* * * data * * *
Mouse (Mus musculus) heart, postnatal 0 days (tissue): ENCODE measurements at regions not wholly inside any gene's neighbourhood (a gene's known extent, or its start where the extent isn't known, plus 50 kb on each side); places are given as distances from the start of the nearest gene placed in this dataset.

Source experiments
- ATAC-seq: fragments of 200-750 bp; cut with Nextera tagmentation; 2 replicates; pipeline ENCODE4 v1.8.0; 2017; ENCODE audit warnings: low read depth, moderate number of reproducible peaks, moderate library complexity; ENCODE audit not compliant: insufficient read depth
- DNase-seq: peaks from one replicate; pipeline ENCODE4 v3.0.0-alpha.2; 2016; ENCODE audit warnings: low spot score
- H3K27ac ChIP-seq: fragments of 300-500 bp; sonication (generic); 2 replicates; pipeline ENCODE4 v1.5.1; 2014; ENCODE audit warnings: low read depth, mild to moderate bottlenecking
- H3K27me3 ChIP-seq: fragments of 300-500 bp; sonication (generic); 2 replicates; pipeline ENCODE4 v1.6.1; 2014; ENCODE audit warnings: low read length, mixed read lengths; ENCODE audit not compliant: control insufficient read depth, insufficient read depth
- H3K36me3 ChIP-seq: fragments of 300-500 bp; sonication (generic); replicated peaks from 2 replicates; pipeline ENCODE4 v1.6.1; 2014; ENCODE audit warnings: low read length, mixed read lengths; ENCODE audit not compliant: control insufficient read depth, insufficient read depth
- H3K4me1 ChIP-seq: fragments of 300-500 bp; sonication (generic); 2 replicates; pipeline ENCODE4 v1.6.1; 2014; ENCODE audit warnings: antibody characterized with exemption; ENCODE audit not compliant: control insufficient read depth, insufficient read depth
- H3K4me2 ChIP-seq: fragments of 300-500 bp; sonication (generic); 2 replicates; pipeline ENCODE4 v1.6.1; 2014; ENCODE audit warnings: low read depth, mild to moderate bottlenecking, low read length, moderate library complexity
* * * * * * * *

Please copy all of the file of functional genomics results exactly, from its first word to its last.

Mouse (Mus musculus) heart, postnatal 0 days (tissue): ENCODE measurements at regions not wholly inside any gene's neighbourhood (a gene's known extent, or its start where the extent isn't known, plus 50 kb on each side); places are given as distances from the start of the nearest gene placed in this dataset.

Source experiments
- ATAC-seq: fragments of 200-750 bp; cut with Nextera tagmentation; 2 replicates; pipeline ENCODE4 v1.8.0; 2017; ENCODE audit warnings: low read depth, moderate number of reproducible peaks, moderate library complexity; ENCODE audit not compliant: insufficient read depth
- DNase-seq: peaks from one replicate; pipeline ENCODE4 v3.0.0-alpha.2; 2016; ENCODE audit warnings: low spot score
- H3K27ac ChIP-seq: fragments of 300-500 bp; sonication (generic); 2 replicates; pipeline ENCODE4 v1.5.1; 2014; ENCODE audit warnings: low read depth, mild to moderate bottlenecking
- H3K27me3 ChIP-seq: fragments of 300-500 bp; sonication (generic); 2 replicates; pipeline ENCODE4 v1.6.1; 2014; ENCODE audit warnings: low read length, mixed read lengths; ENCODE audit not compliant: control insufficient read depth, insufficient read depth
- H3K36me3 ChIP-seq: fragments of 300-500 bp; sonication (generic); replicated peaks from 2 replicates; pipeline ENCODE4 v1.6.1; 2014; ENCODE audit warnings: low read length, mixed read lengths; ENCODE audit not compliant: control insufficient read depth, insufficient read depth
- H3K4me1 ChIP-seq: fragments of 300-500 bp; sonication (generic); 2 replicates; pipeline ENCODE4 v1.6.1; 2014; ENCODE audit warnings: antibody characterized with exemption; ENCODE audit not compliant: control insufficient read depth, insufficient read depth
- H3K4me2 ChIP-seq: fragments of 300-500 bp; sonication (generic); 2 replicates; pipeline ENCODE4 v1.6.1; 2014; ENCODE audit warnings: low read depth, mild to moderate bottlenecking, low read length, moderate library complexity